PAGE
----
Straight out of treatment your loved one probably is not in a place where they are ready to get directly back into the hustle and bustle of normal society. If he/she does have a job, they should continue working, but many people enter treatment at “rock bottom”. So they were without a job, car, or housing and now being sober, they are finally taking the time to see that all these necessities are required to live a normal life.
Besides just employment, encourage your loved one to participate in sober activities. The gym and any kind of recreational league sports are an amazing way to stay sober and healthy at the same time. Exercising is the only known activity that actually combats depression and anxiety naturally, plus, it makes you feel great afterwards- mind, body, and spirit.
Some people do not consider themselves to be athletic or may dislike going to the gym. It is still important to consider the gym or sports as an option because of all the great benefits these activities offer. If exercising is not an option, then here are other activities that can be done in a sober environment. Volunteer work is always needed (homeless shelters, kitchens, pet rescue, etc…) and there are many specialized church programs for those in recovery.
There are also a number of classes available in sober environments. Sobriety gives the recovering addict a chance to find other loves and passions in life. Art, cooking, sewing, dancing, fishing, hiking, book clubs, and baking are all great examples of classes that you can join that promote other hobbies besides those involving partying. These are healthy ways to meet people and to maintain a sober environment.
A New Start, Inc. has an alumni program, with the main focus being interaction with individuals who have been through our program. Regularly, we hold an event that is fun for all of our alumni. It is a great way to reconnect and have a good time in a safe and sober environment. As long as your loved one is doing something in their free time that is productive and far away from using, it will be a successful day in recovery. We have a great time bowling, racing go-carts, and so much more!
Attend Support Groups or Meetings
“A meeting a day, keeps the triggers away.” Temptation is all around us, but going to meetings and being around those in recovery is a great way to fight back against the temptation to use. Attending meetings with your loved one shows that you are on board with their recovery process and that is the best form of support. There are so many different types of meetings to attend and you can always find one that goes with your schedule and personal preferences of location, crowd, etc.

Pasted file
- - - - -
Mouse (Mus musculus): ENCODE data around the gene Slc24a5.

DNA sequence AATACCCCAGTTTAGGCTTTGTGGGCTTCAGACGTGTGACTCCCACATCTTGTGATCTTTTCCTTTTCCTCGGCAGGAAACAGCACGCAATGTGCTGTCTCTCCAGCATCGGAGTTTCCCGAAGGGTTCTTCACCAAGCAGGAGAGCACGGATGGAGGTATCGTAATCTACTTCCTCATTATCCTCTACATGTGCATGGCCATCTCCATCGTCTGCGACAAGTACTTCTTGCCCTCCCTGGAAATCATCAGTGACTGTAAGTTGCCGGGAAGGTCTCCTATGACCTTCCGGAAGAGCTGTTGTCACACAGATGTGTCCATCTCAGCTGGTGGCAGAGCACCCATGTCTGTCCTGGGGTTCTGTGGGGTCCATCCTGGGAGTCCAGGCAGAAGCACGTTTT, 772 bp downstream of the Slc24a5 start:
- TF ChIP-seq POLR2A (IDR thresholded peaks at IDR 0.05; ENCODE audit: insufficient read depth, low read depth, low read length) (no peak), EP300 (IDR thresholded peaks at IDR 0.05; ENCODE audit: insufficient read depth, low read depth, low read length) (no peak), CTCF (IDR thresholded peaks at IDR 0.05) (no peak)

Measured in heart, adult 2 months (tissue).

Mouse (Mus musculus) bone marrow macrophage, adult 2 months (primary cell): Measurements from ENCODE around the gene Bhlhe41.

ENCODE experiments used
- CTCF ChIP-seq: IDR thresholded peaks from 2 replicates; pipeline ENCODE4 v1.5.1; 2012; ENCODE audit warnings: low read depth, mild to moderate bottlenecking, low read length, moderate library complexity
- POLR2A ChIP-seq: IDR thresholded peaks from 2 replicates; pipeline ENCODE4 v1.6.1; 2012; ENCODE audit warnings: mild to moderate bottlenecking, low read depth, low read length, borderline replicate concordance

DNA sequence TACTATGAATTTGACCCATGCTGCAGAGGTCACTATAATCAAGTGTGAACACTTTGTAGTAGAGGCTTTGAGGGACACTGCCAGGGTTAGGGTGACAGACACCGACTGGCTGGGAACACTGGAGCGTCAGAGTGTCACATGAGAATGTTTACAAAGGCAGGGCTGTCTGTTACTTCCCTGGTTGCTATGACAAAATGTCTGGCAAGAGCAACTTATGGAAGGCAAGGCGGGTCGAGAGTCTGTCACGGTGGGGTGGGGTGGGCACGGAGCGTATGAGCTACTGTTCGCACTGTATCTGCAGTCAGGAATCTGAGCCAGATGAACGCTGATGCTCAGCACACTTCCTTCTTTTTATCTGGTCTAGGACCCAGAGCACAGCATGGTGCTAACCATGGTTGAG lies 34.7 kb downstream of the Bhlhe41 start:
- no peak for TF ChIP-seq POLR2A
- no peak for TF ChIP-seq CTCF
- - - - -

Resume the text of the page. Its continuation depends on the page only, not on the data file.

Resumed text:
There are a number of different meeting categories as well, there are open meetings which are open to anyone, then there are closed meetings, which are more private. There is AA for alcoholics and NA for narcotic users. There are even meetings specified for gambling, sex addiction, co-dependency, and just for family members or loved ones in recovery. If you go online, you will certainly be able to find a meeting that both you and your loved one can attend together, which would be beneficial to both of you.
Know the Signs of Relapse
Relapse usually does not happen all of the sudden (even though it can in some cases). Usually the first thoughts and temptations happen weeks or months before the actual relapse. Sometimes privacy is one of the ideas that needs to change when you are dealing with someone in early recovery. Holding someone accountable to their treatment plan may not be the most pleasurable thing to do but in the long run it will be more than rewarding.
Signs to look for to see if the recovering addict is possibly looking to relapse would be, hanging out with old friends and places, recent relationship or job troubles, disinterest of everything recovery (not seeing your sponsor anymore, not attending meetings or alumni events), isolation, and just a disconnect in general from family and friends.
As soon as you start noticing your loved one in early recovery may be struggling, it is important to get them the help needed as soon as possible. Relapse is not something to take lightly. Relapse can end tragically for the addict, so when it comes to life and death you should take all and any precautions to make sure your loved one is staying on the right path.
Recovery is a process, a journey, meant to be lived one day at a time. These are common phrases we hear when thinking about those in early recovery. These phrases could not be more true. As previously discussed, a recovering addict does not just come out of a rehab already healed. There is a very long road ahead. So being patient, listening, and constant encouragement are needed as your loved one begins the path of living life sober and clean.
If you ever think your loved one is struggling with relapse or substance abuse in general, we can help, call A New Start, Inc. now at 844-TALK-ANS, we have admissions counselors available 24/7.